I was asked to talk to college students about how digital media is changing journalism at last week's Illinois College Press Association conference in Chicago.
I might have been easier to address how it it not changing -- though I'm not sure I can think of a single aspect that has been immune.
Since I only had 30 minutes and not 30 years, I narrowed it down to what I thought was the Big 5.
We controlled what people read and when they read it. Now they control it all.
We thought our words were worth their weight in gold; quantity meant quality. Now it's about telling the story in as few words as possible -- or even none at all (video).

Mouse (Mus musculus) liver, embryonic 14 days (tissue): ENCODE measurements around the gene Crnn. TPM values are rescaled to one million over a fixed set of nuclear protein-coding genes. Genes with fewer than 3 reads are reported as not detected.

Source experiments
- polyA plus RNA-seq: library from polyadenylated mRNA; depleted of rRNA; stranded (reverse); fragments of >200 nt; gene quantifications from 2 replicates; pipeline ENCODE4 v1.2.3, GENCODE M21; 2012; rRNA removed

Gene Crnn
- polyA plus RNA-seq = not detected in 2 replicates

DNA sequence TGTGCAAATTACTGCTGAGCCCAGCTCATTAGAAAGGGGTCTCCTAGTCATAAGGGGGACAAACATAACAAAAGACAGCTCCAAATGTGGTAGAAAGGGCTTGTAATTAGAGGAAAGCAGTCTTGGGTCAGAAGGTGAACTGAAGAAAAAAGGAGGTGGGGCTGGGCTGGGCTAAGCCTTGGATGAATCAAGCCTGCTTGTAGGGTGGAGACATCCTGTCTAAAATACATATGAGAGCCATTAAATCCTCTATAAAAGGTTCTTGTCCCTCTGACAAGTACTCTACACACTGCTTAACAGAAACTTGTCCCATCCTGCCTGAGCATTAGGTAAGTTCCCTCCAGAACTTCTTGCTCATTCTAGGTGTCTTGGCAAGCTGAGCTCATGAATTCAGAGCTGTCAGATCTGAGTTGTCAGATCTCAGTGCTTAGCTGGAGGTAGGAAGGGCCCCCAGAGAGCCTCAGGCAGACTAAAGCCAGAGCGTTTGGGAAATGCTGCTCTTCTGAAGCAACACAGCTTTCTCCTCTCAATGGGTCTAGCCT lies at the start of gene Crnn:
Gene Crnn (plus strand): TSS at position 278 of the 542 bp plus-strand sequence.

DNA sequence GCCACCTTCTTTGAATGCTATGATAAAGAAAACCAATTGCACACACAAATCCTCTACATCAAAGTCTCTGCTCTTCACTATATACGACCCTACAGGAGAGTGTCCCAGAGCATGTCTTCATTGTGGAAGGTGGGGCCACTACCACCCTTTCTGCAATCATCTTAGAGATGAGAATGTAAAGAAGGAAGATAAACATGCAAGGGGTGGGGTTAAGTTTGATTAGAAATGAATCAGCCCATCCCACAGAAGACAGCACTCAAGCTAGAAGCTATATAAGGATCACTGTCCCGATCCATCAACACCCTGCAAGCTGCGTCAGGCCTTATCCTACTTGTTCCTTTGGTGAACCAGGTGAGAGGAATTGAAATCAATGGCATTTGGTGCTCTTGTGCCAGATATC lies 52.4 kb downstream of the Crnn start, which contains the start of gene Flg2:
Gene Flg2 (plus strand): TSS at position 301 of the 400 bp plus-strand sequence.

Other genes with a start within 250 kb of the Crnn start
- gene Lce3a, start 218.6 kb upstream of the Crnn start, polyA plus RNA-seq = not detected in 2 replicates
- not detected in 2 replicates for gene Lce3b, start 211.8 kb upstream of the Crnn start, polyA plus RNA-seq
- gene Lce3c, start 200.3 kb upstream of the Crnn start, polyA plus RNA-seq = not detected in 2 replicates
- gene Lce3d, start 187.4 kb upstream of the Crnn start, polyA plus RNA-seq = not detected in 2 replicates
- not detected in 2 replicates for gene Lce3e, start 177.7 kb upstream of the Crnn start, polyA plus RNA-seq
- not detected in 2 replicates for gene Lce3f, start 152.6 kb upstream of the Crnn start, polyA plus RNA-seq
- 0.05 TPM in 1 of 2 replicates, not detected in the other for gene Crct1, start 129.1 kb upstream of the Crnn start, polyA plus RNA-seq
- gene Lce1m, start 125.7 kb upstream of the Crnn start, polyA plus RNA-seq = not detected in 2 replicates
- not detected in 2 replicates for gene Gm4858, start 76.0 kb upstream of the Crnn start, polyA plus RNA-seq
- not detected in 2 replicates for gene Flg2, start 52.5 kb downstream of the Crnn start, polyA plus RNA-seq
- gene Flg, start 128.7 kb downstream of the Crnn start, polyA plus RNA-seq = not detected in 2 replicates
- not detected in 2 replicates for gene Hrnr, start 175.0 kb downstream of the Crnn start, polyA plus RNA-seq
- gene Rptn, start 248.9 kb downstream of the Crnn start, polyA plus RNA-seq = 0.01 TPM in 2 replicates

We used to be the guardians. People trusted us, came to use to fight their fights. Now they've found their own voice and ability to be heard. On the flip side, digital platforms have given access to misinformation and scams; we have damaged our credibility by repeating inaccurate information.
Many journalists have succumbed to temptation and pressure to be first and plagiarized and/or fabricated material. Staffing cuts has made it easier to not get caught, despite technology making it easier to track.
Readership consumption data used to be infrequent, generalized and inaccessible. Digital journalism lets us measure everything, which is both good and bad.
What would be on your top five list?
Here's my PPT from the session: ICPA Understanding digital media